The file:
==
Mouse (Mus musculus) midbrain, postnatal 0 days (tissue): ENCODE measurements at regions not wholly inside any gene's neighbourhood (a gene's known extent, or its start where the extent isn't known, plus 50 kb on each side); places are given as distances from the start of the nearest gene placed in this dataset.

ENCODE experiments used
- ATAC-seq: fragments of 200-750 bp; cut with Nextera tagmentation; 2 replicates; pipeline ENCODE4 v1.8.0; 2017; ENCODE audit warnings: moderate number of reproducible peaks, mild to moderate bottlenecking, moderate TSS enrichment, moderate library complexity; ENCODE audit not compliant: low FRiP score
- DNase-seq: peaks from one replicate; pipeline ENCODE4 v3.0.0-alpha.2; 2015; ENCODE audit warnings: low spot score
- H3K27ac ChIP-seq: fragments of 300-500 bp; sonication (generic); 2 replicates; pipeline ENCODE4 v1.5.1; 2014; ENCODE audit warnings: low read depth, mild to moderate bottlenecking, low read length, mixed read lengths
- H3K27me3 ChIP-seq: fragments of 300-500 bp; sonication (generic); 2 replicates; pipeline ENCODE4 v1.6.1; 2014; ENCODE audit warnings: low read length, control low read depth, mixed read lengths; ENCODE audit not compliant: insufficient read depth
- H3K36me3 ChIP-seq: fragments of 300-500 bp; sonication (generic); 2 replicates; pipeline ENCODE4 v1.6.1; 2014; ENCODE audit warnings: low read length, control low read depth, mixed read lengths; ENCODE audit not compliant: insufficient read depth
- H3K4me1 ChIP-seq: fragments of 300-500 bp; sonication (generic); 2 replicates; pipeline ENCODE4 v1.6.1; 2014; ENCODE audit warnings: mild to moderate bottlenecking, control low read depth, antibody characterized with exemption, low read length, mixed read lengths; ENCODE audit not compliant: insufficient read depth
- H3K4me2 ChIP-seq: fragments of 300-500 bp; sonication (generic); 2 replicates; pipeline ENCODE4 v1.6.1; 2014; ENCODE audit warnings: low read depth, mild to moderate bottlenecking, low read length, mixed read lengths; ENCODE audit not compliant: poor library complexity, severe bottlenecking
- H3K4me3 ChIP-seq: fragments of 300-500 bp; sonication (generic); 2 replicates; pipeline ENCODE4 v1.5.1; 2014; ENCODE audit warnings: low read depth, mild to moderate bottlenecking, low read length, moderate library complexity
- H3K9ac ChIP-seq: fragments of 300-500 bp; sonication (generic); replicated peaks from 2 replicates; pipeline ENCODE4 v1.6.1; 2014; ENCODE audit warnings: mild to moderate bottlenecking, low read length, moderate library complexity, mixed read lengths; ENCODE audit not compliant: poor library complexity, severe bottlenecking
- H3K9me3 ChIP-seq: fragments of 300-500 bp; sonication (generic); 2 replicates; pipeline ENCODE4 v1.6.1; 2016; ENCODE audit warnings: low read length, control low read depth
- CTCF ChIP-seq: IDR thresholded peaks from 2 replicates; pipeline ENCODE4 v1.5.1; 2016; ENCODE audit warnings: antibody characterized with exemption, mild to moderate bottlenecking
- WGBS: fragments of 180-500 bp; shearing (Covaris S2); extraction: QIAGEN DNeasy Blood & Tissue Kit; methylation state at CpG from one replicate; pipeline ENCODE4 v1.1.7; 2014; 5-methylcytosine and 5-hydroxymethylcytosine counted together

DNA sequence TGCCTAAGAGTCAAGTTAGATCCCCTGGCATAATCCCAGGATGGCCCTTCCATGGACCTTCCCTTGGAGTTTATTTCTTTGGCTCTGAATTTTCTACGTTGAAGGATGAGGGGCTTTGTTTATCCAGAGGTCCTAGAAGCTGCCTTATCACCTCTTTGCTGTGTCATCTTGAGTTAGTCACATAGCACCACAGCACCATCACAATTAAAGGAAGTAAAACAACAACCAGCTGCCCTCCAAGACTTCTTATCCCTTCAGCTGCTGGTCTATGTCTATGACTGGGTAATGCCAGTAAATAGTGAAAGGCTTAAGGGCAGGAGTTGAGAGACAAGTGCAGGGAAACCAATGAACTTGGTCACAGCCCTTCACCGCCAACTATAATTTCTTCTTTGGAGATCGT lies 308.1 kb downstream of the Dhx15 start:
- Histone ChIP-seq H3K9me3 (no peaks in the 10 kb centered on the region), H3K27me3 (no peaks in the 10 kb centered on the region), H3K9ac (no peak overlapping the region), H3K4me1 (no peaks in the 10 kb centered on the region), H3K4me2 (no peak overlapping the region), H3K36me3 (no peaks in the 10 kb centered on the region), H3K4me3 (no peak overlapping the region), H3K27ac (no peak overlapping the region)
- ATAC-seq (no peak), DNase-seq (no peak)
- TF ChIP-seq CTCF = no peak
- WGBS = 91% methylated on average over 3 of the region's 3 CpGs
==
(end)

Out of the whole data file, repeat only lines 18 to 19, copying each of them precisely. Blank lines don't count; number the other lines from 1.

- TF ChIP-seq CTCF = no peak
- WGBS = 91% methylated on average over 3 of the region's 3 CpGs